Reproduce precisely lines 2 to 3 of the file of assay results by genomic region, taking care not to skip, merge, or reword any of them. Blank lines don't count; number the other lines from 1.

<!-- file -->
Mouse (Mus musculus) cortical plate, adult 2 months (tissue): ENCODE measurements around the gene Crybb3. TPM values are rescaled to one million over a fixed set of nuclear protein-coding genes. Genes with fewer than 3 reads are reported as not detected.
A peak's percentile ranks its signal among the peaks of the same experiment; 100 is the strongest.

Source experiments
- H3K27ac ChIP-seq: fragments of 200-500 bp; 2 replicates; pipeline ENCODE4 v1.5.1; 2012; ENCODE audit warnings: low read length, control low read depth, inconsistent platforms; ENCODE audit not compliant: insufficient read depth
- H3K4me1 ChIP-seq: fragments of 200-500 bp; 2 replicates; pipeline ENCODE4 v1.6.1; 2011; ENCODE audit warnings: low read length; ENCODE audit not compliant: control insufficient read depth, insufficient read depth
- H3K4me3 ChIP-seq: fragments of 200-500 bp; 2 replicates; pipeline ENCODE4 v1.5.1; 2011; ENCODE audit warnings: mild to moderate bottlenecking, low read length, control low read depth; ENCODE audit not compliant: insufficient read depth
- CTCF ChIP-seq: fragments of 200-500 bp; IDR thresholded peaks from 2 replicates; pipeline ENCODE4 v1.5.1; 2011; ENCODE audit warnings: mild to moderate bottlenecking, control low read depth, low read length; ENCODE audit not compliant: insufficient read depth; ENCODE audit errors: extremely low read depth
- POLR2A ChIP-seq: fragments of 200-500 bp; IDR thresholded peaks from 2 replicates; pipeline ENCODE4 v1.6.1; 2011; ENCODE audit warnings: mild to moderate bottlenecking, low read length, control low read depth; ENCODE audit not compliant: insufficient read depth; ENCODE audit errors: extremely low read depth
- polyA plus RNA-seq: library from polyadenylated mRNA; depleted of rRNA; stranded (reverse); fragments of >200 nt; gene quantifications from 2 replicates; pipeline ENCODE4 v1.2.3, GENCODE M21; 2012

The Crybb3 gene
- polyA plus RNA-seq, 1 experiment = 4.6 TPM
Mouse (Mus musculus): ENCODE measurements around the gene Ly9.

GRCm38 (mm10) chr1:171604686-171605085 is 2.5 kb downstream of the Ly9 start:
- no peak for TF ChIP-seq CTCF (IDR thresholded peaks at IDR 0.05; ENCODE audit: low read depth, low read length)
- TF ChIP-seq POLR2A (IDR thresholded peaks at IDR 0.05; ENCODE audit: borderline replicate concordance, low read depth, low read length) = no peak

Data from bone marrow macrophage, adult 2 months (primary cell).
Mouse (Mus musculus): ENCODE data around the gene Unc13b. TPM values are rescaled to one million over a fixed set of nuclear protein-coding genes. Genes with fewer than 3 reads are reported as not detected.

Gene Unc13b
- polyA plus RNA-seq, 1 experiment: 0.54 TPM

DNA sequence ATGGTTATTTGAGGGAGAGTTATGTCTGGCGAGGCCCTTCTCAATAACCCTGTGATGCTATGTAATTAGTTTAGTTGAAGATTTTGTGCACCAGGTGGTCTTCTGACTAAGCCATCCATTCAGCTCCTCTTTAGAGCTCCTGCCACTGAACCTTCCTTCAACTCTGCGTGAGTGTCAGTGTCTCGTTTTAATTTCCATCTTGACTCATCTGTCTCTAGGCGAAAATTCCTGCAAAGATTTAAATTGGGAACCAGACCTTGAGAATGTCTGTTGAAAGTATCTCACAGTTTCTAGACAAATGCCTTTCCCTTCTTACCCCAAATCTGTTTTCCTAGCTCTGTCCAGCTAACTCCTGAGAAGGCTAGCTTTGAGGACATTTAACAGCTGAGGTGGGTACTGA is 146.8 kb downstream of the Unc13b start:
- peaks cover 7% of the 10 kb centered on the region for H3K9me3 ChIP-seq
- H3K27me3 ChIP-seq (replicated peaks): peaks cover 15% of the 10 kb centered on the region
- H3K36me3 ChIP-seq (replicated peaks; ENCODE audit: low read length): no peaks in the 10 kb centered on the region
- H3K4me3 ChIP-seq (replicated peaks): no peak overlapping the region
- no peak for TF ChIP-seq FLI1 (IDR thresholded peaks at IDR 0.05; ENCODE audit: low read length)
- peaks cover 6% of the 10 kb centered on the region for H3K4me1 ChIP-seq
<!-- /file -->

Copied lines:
A peak's percentile ranks its signal among the peaks of the same experiment; 100 is the strongest.

Source experiments